Halloween is a horror classic, and Micahel Myers is one of the most famous of the horror icons. Often referred to as the boogeyman, Michael is neither a supernatural force or a human force. He falls somewhere in the middle.

And like most of these horror icons, his whole deal has been retconned so many times. First, he was just a human serial killer, who killed his sister, and then years later as an adult to go on a killing spree. One of the people he tried to kill, was Jamie Lee Curtis’s also famous character, Laurie Strode.

The many sequels would go on to claim Laurie is Michael’s sister somehow, and then Michael would be connected to a cult for some reason. One character Sam Loomis would be killed and brought back to life many times until his actor passed away in real life. Michael himself would be killed many times as well only to come back. The franchise would try to spin off into an anthology story with a bizarre yet interesting story about some evil company trying to murder all the kids in the world. He would be rebooted by Rob Zombie as well. But in the context of this newest movie, the only thing that matters is the original movie.

This latest version is a sequel to the very first movie, and it retcons everything that came after, including Halloween 2, and including the idea that Laurie is related to Michael. Jamie Lee Curtis returns so that Laurie and Michael can have one last encounter. But does it live up to the first movie? Well, kind of.

In one way, all the Laurie Strode stuff is amazing. Jamie Lee Curtis is better than ever before, as she delivers a fully fleshed out version of Laurie, who in this version was so traumatized by that fateful night, that she is now an isolationist and a security freak. She lives in a state of constant paranoia. I would not describe it as fear. She wants Michael to escape and return because she wants to kill him once and for all. She is obsessed. Obsessed to the point that she has pushed all of the people in her life away.

But she is proven right when Michael does escape. And while seeing Jamie Lee Curtis act her ass off is great, the reason people go to see a Halloween movie is that they want to see Michael Myers go on a killing spree. And he sure does rack up the bodies in this one. And he does so in grander fashion than ever before. Flashy kills was never really a Michael Myers thing. He has a few good ones throughout his long run in film, but many of his kills were knife stabs. But in this one, he doesn’t hold back. Yes there is the fair share of knife stabs, but there are also head stomps, neck snaps, he brutally beats people to death, and even the knife kills are a bit gorier and intense.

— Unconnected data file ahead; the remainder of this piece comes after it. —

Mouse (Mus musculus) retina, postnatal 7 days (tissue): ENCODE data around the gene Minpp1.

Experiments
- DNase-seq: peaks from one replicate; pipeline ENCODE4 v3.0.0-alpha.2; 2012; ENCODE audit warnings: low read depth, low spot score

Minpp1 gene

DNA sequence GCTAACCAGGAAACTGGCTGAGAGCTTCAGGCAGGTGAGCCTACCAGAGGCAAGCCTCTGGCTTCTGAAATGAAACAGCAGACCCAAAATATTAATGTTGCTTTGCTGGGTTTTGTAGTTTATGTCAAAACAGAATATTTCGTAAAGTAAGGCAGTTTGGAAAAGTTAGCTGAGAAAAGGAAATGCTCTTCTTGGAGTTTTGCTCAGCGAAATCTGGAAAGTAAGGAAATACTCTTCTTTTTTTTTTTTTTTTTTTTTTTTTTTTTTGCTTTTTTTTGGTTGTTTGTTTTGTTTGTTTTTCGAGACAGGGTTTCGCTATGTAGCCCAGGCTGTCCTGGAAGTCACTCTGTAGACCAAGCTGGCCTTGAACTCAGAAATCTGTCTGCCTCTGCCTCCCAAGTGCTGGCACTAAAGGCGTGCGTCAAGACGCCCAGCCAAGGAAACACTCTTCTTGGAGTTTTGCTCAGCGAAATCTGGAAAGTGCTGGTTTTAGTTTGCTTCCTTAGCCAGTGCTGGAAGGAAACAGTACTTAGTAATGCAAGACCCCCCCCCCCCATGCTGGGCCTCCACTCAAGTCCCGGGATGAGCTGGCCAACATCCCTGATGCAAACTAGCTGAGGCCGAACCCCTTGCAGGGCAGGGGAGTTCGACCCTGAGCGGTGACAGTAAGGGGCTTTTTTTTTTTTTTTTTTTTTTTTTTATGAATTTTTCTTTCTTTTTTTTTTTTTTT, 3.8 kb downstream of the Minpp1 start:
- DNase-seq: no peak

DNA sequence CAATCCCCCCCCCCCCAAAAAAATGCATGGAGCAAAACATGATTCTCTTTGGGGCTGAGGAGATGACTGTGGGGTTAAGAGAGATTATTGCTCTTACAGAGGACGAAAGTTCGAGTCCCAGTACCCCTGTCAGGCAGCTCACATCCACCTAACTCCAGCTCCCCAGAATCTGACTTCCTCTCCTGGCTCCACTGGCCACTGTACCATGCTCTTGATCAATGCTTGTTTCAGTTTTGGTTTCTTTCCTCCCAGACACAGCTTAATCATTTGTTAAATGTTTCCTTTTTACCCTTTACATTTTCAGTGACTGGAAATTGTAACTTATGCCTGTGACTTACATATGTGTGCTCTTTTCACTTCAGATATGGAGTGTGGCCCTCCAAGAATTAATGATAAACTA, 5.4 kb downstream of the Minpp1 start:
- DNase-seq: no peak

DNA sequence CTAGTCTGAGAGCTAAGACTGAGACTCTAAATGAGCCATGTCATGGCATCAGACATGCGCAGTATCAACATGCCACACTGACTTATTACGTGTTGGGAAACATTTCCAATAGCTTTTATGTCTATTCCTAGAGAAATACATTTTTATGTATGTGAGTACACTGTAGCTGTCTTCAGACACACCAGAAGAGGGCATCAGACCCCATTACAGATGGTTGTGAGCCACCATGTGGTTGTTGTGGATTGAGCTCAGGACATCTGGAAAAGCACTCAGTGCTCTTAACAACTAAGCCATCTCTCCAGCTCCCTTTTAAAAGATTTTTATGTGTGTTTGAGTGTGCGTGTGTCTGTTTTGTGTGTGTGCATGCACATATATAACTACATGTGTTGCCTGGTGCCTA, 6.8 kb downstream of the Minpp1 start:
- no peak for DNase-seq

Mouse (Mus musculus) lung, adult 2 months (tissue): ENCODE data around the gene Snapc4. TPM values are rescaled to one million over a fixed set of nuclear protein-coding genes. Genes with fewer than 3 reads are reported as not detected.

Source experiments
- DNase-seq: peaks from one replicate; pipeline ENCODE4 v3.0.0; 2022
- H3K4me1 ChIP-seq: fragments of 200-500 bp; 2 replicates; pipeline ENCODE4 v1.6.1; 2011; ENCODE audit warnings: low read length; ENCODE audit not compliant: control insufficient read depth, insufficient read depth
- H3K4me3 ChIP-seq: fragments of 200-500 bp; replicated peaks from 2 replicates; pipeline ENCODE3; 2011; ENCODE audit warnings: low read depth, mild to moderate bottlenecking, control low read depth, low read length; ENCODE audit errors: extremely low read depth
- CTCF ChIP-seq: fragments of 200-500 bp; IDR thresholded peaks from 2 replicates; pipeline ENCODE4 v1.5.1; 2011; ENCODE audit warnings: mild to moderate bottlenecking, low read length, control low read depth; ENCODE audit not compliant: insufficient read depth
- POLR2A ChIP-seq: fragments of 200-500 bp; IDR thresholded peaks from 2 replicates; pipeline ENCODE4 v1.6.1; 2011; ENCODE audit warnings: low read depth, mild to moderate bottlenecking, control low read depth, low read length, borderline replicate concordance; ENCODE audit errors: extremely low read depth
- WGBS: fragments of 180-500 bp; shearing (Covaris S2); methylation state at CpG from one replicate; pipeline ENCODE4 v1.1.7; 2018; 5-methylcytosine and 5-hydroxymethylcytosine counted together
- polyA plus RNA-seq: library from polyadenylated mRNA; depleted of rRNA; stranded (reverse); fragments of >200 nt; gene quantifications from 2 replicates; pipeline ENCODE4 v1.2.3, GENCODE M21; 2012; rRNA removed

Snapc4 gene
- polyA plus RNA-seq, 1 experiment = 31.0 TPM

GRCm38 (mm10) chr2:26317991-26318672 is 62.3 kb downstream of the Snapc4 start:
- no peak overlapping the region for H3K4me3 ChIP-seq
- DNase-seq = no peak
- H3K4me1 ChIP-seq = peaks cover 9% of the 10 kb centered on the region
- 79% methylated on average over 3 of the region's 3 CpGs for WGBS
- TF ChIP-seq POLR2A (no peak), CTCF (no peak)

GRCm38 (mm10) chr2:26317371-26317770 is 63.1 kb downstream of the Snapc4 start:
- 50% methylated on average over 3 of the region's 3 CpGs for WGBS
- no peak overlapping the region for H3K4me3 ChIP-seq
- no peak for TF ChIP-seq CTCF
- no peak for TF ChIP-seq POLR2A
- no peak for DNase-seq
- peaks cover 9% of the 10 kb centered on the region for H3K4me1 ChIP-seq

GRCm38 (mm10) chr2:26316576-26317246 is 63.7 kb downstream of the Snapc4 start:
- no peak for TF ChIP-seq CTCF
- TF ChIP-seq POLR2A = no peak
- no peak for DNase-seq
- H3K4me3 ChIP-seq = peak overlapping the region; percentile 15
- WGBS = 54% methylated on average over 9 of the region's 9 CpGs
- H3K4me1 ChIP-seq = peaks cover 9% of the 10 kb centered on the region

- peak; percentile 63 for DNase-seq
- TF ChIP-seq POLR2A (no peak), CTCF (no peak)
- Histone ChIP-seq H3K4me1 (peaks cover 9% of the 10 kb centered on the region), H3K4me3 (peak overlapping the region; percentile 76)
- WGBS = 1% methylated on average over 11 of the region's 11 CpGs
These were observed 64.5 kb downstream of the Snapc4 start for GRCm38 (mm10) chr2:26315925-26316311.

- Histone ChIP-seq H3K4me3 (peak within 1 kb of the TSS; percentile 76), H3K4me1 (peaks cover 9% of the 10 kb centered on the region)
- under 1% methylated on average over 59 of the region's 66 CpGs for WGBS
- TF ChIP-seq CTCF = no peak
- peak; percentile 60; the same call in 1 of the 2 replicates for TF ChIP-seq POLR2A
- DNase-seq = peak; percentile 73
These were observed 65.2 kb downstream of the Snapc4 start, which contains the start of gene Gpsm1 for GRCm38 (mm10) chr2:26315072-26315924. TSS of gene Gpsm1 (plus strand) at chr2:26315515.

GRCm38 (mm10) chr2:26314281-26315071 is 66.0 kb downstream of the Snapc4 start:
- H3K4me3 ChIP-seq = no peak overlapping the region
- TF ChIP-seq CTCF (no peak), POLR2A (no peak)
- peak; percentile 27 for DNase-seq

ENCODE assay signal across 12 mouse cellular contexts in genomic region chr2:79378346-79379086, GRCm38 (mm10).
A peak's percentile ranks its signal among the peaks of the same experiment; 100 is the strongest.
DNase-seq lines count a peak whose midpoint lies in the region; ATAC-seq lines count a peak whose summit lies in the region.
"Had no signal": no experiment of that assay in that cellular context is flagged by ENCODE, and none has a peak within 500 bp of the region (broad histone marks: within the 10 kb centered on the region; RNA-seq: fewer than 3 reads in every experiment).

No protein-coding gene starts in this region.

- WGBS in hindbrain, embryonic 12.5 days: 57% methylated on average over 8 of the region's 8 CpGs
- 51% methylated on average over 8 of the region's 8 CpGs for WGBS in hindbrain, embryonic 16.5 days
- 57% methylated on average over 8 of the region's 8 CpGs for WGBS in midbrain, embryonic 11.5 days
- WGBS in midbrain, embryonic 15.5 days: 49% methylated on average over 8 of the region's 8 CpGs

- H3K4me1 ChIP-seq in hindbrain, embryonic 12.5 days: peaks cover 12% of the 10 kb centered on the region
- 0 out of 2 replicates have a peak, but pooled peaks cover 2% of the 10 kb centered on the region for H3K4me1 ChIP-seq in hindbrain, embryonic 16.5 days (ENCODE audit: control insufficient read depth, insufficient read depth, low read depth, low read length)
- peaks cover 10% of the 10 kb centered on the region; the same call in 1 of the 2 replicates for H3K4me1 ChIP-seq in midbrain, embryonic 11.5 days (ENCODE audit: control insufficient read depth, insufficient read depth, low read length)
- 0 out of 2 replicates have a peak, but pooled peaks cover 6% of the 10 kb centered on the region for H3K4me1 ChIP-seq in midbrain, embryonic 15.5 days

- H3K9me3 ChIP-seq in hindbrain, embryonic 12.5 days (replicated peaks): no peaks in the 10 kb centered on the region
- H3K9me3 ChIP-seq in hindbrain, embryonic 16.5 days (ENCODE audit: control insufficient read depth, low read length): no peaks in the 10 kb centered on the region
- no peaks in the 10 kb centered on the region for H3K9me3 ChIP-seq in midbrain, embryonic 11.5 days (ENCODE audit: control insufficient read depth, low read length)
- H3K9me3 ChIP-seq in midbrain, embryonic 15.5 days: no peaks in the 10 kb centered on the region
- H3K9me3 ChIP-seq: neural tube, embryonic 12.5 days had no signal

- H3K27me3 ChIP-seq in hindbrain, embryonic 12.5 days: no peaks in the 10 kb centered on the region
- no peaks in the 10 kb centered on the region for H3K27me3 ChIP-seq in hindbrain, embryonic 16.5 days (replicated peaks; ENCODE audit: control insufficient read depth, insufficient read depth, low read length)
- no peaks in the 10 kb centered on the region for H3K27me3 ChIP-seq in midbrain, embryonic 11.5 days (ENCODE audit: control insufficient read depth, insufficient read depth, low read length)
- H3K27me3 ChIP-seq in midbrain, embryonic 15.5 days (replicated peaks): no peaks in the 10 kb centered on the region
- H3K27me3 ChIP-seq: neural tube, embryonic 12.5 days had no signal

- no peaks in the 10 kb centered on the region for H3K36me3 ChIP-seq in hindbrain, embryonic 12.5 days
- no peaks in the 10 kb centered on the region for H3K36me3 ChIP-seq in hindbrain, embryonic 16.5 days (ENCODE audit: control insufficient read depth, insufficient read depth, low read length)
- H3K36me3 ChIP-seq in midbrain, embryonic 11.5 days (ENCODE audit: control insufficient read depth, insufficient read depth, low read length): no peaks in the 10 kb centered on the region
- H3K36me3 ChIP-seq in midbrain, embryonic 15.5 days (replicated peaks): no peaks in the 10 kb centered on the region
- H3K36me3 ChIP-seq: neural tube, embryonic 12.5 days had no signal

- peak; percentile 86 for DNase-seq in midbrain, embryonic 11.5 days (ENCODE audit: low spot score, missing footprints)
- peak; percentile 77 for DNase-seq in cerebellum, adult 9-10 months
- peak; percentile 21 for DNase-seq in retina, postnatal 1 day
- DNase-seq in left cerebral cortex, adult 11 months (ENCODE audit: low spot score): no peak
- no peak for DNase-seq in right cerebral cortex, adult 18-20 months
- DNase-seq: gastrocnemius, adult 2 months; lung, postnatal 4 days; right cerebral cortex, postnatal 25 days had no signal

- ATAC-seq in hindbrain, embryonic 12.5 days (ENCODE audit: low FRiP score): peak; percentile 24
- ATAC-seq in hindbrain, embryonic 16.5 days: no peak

Michael is truly imposing in this one, but I feel like we almost see too much of him. They do some clever camera tricks to up the tension, but with him getting so much screen time it takes away from the mystique a bit. When they do hide him, he is as scary as ever. There is one really cool scene where he moves around every time the motion sensor for some yard lights turns off.

One problem is a lot of it feels pointless. They bring in characters just to kill them. There is a lot of padding in this movie, both time-wise, and body count wise. The movie wastes so much time in certain parts just messing around and not getting to the point. When the movie is actually dealing with the story, it is great, but the filler, while entertaining, just seems so empty and shallow. There are some pacing issues as well. Also, some of the acting was a bit meh.

The final act is really good. With it mostly just being Laurie and Michael mano a mano, they use some great camera work and build a great atmosphere making the scene so much tenser. Again, anything with Laurie in it was fantastic, the only thing holding the movie back was the scenes unrelated to her or on-screen family.

Overall, it is a solid addition to the franchise. I did not love it, but I enjoyed it for what it is. I do not know where I put it among the Halloween movies yet. It definitely is not as good as the original, but it is much better than anything from Rob Zombie, and some of the other Halloween movies that lacked Jamie Lee Curtis.